The Carbonating Process
Everybody loves a refreshing sparkling drink during the summer heat. CO2 does not only bring the bracing sparkling effect into your drink but even helps to conserve the beverage. A chemical reaction of CO2 and water forms carbonic acid which has an antibacterial effect. All well known soft drinks come with the right fizz.
The beverages are treated with a carbonating process just before the final bottling or canning. Carbonating systems mainly consist of a booster pump, a CO2 saturator, a carbonating tank and an optional CO2 analyser to check the carbon acid content of the final product.
With the aid of a booster pump the beverage mixture is conveyed to the saturator which works according to the Venturi principle. An optimising control keeps the flow velocity through the saturator within a constant working range. This generates a partial vacuum at the smallest cross section of the saturation which causes a reduction of the pressure level. This suction effect then mixes the CO2 with the beverage liquid. The short-time increase of the flow velocity guarantees a fine distribution of the gas and homogenous mixing.
The process essentially depends on the tank pressure which has to be set slightly higher then the saturating pressure of a specific product. Right after that, the drink is ready to be bottled automatically to preserve its texture.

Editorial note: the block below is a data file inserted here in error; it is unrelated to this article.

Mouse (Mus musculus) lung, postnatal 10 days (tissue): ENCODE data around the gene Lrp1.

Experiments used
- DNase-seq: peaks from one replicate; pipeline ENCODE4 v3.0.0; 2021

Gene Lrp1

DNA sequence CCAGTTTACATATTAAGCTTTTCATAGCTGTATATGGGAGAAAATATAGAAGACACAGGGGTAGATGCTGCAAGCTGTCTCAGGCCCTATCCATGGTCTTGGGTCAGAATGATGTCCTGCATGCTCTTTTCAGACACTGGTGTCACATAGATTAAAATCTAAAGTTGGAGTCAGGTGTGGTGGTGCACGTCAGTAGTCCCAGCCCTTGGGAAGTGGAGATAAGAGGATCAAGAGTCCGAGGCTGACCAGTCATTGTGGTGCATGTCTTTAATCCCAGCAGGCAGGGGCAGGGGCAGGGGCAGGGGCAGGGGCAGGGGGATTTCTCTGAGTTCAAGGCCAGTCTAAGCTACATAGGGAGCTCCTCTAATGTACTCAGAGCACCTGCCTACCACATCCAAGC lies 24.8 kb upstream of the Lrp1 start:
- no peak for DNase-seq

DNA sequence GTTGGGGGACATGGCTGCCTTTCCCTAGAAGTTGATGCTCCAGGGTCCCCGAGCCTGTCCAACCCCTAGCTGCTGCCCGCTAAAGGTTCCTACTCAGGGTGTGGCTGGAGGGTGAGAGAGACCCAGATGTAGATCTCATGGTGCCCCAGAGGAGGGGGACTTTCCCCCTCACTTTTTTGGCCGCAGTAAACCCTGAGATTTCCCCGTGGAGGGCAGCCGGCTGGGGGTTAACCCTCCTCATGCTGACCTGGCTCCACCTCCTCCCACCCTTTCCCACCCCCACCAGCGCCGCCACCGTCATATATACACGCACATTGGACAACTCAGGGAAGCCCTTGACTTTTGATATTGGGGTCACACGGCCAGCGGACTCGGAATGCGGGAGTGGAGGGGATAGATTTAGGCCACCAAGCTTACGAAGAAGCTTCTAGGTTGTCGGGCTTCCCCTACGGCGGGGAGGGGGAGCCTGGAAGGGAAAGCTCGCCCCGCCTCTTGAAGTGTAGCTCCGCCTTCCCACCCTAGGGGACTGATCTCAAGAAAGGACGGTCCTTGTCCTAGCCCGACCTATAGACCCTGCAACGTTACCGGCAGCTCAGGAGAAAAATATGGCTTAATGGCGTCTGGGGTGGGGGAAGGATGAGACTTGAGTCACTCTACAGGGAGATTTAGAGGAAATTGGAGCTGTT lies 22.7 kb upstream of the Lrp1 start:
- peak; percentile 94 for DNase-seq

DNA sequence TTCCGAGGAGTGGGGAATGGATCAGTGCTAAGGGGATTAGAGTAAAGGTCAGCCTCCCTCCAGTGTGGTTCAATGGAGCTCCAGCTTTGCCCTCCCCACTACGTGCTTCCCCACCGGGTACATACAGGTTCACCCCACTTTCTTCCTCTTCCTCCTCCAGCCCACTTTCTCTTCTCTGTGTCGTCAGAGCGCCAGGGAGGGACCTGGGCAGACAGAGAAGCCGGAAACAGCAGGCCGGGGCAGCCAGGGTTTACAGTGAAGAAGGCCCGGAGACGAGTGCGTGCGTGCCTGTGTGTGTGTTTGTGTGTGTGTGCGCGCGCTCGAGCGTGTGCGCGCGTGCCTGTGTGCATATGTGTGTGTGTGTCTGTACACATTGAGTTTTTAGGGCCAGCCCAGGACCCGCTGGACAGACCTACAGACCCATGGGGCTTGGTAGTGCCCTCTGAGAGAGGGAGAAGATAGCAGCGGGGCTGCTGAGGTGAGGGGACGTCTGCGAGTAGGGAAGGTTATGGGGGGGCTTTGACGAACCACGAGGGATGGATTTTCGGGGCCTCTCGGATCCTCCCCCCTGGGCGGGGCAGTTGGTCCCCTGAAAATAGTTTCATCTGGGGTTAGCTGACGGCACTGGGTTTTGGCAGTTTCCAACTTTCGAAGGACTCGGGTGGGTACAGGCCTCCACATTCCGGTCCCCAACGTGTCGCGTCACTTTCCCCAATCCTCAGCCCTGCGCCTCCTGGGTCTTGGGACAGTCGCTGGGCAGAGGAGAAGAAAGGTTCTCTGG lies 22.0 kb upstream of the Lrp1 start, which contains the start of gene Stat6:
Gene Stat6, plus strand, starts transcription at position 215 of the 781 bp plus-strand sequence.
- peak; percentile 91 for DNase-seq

CO2 saturator in a carbonating stage of a bottling line
Why the need to monitor CO2 in a beverage plant?
Carbonating processes use most of the CO2 in the beverage industry. But beside that the gas also occurs during fermentation or it is used for refrigeration – so CO2 is omnipresent in such facilities.
High concentrations of CO2 in closed areas where workers attend to their jobs can become a lethal risk. Extensive CO2 levels can lead to bad headaches, drowsiness, unconsciousness and even sudden death. A CO2 level above 5000ppm is considered as alarming. The gas can neither be recognised by its odour nor by its visual appearance. Soft-drink factories or breweries therefore require an accurate CO2 control and alarm system to maintain their high standard of operational safety.
To assure hygienic conditions and to reduce the risks of CO2 incidents, bottling lines which fill carbonated drinks are often operated in separated areas of a factory. There is a controlled loss of CO2 during the bottling or canning process of sparkling drinks which is minimal, but the amount adds up considering that industrial lines are able to fill up to 30.000 bottles an hour. With each filling a tiny amount of CO2 gets exposed to the surrounding atmosphere.
Factories require big amounts of CO2 which is delivered and stored in gas cylinders. During transport or storage there is always the risk of a thin crack occurring and that gas escapes unnoticed. Drinks which are not meant to be carbonized such as beer or wine also emit CO2 during the fermentation process. The gas needs to be release controlled. Also here leakage can be a danger and CO2 sensors help to keep control of the atmosphere.
Candice – Sales Support